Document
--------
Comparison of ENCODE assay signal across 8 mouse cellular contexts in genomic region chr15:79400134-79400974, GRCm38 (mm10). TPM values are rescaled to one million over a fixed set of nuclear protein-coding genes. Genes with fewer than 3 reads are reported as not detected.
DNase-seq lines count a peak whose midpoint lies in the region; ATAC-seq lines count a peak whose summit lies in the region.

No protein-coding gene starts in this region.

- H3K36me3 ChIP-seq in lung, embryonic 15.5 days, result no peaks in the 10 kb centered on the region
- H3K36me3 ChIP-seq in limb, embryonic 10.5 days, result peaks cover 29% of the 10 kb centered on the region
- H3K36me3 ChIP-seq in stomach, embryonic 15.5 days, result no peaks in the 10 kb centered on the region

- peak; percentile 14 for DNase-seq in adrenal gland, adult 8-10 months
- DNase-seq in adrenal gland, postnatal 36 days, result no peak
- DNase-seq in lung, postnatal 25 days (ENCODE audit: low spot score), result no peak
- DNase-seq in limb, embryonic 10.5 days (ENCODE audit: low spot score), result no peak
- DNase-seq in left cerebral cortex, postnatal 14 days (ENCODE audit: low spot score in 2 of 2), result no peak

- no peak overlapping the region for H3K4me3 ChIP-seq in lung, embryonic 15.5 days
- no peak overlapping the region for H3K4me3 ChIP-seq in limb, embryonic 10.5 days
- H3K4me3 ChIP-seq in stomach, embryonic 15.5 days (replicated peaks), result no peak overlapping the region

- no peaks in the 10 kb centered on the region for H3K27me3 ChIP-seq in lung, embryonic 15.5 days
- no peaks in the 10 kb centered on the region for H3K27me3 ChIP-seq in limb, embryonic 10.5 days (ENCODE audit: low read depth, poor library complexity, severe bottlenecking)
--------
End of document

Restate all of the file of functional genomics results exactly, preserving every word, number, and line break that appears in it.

Comparison of ENCODE assay signal across 8 mouse cellular contexts in genomic region chr15:79400134-79400974, GRCm38 (mm10). TPM values are rescaled to one million over a fixed set of nuclear protein-coding genes. Genes with fewer than 3 reads are reported as not detected.
DNase-seq lines count a peak whose midpoint lies in the region; ATAC-seq lines count a peak whose summit lies in the region.

No protein-coding gene starts in this region.

- H3K36me3 ChIP-seq in lung, embryonic 15.5 days, result no peaks in the 10 kb centered on the region
- H3K36me3 ChIP-seq in limb, embryonic 10.5 days, result peaks cover 29% of the 10 kb centered on the region
- H3K36me3 ChIP-seq in stomach, embryonic 15.5 days, result no peaks in the 10 kb centered on the region

- peak; percentile 14 for DNase-seq in adrenal gland, adult 8-10 months
- DNase-seq in adrenal gland, postnatal 36 days, result no peak
- DNase-seq in lung, postnatal 25 days (ENCODE audit: low spot score), result no peak
- DNase-seq in limb, embryonic 10.5 days (ENCODE audit: low spot score), result no peak
- DNase-seq in left cerebral cortex, postnatal 14 days (ENCODE audit: low spot score in 2 of 2), result no peak

- no peak overlapping the region for H3K4me3 ChIP-seq in lung, embryonic 15.5 days
- no peak overlapping the region for H3K4me3 ChIP-seq in limb, embryonic 10.5 days
- H3K4me3 ChIP-seq in stomach, embryonic 15.5 days (replicated peaks), result no peak overlapping the region

- no peaks in the 10 kb centered on the region for H3K27me3 ChIP-seq in lung, embryonic 15.5 days
- no peaks in the 10 kb centered on the region for H3K27me3 ChIP-seq in limb, embryonic 10.5 days (ENCODE audit: low read depth, poor library complexity, severe bottlenecking)